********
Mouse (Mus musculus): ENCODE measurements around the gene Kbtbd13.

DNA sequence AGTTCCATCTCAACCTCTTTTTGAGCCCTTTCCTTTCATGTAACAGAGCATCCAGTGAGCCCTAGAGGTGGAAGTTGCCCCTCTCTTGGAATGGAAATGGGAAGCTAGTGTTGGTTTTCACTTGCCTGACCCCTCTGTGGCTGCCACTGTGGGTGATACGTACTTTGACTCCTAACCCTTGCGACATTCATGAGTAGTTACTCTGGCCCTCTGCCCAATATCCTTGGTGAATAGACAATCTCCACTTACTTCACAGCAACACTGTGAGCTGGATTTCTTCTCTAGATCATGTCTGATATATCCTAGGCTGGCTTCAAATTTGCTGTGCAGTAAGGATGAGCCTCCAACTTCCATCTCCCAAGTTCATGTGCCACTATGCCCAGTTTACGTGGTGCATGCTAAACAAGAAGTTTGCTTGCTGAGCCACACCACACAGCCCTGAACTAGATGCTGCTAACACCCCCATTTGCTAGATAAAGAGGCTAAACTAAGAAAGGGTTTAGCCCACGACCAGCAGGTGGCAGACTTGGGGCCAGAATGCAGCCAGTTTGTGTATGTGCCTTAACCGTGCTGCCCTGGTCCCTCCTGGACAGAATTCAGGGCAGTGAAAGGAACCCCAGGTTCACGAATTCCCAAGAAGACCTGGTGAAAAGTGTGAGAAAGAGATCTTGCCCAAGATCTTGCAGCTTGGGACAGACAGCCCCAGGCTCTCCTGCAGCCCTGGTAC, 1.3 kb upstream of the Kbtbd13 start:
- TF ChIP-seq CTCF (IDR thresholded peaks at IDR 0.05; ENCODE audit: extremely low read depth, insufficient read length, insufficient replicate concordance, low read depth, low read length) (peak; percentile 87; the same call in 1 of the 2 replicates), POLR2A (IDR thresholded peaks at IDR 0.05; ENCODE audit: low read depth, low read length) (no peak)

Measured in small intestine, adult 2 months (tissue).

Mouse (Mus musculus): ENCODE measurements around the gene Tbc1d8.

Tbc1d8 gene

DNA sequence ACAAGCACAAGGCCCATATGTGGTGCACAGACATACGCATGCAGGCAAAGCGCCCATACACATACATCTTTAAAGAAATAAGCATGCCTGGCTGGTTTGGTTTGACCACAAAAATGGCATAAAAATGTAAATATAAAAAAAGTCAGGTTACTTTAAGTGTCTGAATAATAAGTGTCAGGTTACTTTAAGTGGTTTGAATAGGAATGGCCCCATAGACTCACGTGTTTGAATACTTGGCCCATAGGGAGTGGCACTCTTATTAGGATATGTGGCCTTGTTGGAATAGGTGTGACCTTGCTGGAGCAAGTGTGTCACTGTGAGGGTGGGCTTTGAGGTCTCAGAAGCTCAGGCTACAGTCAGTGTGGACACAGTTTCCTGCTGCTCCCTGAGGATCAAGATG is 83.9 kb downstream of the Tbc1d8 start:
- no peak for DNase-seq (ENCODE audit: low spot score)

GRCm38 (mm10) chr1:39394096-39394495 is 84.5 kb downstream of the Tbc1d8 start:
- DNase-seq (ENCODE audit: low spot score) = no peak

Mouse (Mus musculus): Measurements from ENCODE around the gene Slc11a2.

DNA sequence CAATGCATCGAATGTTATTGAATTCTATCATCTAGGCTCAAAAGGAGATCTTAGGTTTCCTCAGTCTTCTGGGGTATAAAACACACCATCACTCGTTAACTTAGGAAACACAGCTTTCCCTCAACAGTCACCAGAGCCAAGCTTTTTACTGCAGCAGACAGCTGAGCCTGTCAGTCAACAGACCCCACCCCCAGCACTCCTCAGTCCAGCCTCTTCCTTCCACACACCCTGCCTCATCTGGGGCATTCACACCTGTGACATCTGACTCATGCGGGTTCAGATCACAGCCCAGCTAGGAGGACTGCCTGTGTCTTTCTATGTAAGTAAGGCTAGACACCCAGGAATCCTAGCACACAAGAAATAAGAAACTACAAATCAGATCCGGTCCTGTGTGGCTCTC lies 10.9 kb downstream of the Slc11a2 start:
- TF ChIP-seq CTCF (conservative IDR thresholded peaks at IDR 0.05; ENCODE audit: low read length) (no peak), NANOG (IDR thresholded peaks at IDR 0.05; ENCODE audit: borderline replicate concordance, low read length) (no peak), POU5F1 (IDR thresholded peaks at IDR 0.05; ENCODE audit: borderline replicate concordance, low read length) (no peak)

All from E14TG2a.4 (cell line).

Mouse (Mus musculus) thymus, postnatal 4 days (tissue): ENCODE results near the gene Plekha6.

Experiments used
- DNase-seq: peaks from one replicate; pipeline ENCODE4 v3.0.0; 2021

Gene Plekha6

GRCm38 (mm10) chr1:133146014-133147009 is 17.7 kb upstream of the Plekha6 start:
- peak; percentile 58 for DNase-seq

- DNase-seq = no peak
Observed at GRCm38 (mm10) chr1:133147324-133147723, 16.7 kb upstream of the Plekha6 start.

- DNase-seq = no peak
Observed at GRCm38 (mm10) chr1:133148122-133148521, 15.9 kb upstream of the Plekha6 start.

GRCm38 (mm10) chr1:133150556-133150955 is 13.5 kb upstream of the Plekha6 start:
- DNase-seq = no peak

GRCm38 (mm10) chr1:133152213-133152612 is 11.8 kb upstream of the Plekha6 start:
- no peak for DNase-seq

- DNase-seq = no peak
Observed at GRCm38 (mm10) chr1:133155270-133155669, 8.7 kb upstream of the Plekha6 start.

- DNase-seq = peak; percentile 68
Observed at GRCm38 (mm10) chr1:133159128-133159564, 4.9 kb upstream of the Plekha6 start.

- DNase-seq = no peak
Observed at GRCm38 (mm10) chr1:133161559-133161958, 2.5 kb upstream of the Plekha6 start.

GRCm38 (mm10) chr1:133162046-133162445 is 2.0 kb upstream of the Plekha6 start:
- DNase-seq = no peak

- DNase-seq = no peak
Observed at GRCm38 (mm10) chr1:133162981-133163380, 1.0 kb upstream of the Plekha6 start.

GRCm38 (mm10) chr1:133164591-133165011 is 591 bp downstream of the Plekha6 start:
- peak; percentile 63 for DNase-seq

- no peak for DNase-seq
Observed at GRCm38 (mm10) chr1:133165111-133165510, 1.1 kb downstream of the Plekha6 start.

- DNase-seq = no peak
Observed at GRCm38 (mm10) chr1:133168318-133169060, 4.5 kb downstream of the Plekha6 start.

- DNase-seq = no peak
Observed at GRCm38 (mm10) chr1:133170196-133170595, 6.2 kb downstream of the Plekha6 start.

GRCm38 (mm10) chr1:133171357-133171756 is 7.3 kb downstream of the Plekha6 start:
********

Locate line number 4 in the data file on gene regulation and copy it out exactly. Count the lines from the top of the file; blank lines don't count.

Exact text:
Measured in small intestine, adult 2 months (tissue).